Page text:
I've reached an age of almost knowing about life. Sometimes, I still believe I know nothing, yet I know more than I did the day before yesterday.
I called Junior E. Lee, general manager of the Yarbrough Worldwide Media and Pest Control Co., located in Greater Garfield, Ga., to see what kind of reactions he was getting from the public to the recent shutdown of the federal government.
My husband loves watching the Cooking Channel. He often tries some recipe he has seen or asks me to look it up on the Internet and print it out for him.
Shortly after the end of World War II, a pair of allergists gave some medication to a patient suffering from hives. Surprisingly, the patient reported her lifelong battle with carsickness had disappeared. After follow-up testing, Dramamine quickly became standard issue for fighting motion sickness.
Last week's column discussed the political tradeoffs made by black politicians and civil rights organizations that condemn whole generations of black youngsters to failing schools (http://tinyurl.com/6mmlsf). Similar political tradeoffs in labor markets condemn many blacks, particularly black youths, to high rates of unemployment and reduced economic opportunities. Let's look at this, starting with a few historical facts.
Candidate debates have created many memorable moments in American history, many of them arising from the televised debates of the 20th and 21st centuries.
The news this week of two arrests in the case of a 12-year-old suicide is a reminder of how middle school drama can go awry.
Five years ago, my husband and I moved to Covington. My only knowledge of Covington was that the TV drama "In the Heat of the Night" was filmed here. I watched that show at every opportunity; I even came to an auction of articles from the show once.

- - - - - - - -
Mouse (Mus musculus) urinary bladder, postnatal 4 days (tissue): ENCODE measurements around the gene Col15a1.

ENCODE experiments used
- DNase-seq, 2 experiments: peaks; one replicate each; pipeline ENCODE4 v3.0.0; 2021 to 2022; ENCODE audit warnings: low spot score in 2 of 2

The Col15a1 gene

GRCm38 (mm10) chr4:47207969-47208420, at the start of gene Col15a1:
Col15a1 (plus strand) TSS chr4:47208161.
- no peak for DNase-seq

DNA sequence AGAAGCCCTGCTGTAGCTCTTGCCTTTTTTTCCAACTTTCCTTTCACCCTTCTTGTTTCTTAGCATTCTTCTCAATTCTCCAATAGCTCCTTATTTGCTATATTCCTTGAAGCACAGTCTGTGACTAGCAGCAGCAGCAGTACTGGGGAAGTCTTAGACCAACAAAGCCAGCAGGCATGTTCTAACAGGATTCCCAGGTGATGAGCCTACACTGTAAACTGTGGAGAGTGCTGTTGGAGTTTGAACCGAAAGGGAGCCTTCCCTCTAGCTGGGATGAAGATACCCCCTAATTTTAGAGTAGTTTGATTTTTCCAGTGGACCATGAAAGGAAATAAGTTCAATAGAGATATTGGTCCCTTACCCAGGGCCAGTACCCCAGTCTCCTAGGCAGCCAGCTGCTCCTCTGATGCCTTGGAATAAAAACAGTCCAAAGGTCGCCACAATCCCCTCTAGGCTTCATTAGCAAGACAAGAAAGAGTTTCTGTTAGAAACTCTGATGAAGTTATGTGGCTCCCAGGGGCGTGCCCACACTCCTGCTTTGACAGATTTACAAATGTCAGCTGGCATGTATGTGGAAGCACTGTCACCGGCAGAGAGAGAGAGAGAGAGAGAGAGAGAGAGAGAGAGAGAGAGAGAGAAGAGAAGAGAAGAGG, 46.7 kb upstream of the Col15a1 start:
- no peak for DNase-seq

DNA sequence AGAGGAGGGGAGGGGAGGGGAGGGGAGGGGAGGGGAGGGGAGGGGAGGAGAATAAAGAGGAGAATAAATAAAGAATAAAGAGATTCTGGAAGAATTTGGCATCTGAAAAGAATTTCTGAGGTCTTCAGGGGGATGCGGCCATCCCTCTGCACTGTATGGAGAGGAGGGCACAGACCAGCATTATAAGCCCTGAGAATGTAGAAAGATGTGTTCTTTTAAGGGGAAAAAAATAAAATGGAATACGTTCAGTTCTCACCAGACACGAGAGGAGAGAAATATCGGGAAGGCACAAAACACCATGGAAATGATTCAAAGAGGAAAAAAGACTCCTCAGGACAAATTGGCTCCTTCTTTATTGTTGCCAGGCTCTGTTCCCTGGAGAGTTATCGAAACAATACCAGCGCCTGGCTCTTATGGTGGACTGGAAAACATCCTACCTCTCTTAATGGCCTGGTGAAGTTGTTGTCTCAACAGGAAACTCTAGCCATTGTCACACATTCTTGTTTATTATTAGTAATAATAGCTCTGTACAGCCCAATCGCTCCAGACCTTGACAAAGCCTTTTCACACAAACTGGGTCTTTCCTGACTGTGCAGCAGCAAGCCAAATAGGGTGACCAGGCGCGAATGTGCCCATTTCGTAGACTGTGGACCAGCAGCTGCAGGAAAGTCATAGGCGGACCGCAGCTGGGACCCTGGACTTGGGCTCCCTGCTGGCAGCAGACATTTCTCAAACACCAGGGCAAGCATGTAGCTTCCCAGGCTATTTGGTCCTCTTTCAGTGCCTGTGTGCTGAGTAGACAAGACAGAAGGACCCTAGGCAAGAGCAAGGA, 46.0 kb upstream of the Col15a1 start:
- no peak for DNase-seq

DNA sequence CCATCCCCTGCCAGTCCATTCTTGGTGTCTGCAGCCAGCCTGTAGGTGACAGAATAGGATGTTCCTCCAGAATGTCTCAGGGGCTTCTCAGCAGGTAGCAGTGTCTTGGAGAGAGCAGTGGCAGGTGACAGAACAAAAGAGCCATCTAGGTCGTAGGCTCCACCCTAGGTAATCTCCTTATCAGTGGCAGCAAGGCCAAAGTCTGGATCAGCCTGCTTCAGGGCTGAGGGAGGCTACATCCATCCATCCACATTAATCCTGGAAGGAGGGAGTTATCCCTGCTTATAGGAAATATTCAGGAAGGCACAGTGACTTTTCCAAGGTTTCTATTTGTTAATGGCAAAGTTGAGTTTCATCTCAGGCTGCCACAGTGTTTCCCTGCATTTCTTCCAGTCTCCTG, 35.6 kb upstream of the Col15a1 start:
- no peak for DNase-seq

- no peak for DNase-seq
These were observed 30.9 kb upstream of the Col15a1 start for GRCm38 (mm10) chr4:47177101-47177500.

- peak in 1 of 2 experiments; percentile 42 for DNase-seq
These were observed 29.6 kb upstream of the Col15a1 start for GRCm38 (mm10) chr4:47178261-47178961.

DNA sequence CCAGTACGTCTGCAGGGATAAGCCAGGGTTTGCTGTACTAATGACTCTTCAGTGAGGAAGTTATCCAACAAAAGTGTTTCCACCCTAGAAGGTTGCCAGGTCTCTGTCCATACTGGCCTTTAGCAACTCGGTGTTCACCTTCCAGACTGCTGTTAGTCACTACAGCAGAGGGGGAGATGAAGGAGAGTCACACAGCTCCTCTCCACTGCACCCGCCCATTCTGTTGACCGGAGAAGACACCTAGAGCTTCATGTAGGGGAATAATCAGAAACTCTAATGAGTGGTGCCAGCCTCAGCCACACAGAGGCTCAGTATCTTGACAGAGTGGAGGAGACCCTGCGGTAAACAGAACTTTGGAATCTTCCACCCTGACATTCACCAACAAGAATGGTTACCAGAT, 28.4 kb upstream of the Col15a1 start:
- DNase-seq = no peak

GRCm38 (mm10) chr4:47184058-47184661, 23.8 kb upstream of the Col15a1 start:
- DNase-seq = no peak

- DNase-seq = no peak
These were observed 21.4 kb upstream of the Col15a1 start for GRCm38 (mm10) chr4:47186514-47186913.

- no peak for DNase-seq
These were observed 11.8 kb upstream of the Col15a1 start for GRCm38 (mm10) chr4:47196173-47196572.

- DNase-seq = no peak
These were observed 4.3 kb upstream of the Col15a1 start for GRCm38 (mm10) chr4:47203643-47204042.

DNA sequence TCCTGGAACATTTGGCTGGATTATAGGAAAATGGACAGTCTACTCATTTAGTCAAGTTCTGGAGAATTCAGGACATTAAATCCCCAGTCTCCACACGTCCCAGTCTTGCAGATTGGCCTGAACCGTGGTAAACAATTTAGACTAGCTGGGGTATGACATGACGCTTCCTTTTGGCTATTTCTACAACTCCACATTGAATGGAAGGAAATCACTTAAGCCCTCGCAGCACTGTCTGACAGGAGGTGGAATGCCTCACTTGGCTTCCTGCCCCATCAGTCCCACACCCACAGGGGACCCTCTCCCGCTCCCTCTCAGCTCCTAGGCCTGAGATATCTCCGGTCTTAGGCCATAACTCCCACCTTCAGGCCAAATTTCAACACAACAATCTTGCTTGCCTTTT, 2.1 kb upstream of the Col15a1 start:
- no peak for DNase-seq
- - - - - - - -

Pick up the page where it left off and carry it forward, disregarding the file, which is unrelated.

Bummer. I just learned that I did not win the Nobel Peace Prize again this year. This is getting old. I was so confident this time that I had my tuxedo pressed and new laces put in my Converse Chuck Taylor All-Star high-top sneakers.
The political disappointments in today's government abound. The national debt is out of control, the ideological divides are gaping, and the government has been shut down for more than a week. The average person has not yet felt the effects of the shutdown, but the concern for our nation's future is clear. Just about everyone has an opinion, but it's hard to find the real factors that must be considered in the current economic environment.
My recent "do-it-yourself" oil change debacle brought me to a painful crossroads: Do I keep fiddling with this myself, or do I let a professional help me?
Not long ago, the conventional wisdom in official Washington held that the so-called sequester spending cuts would be a disaster for the Republican Party. People were expected to rise up in vehement protest once the "cuts" went into effect.
Tradeoffs apply to our economic lives as well as our political lives. That means that getting more of one thing requires giving up something else. Let's look at some examples.
Kids and canines love snow. Cats and codgers like myself have less use for it. Our Maine coon cat, Hades, ran out the back door to our home Sunday night when I was looking out at the falling ice pellets covering our deck. He knows he's not supposed to go out at night (possums here are twice his size), and he thought he'd pulled off some great escape, until halfway down ...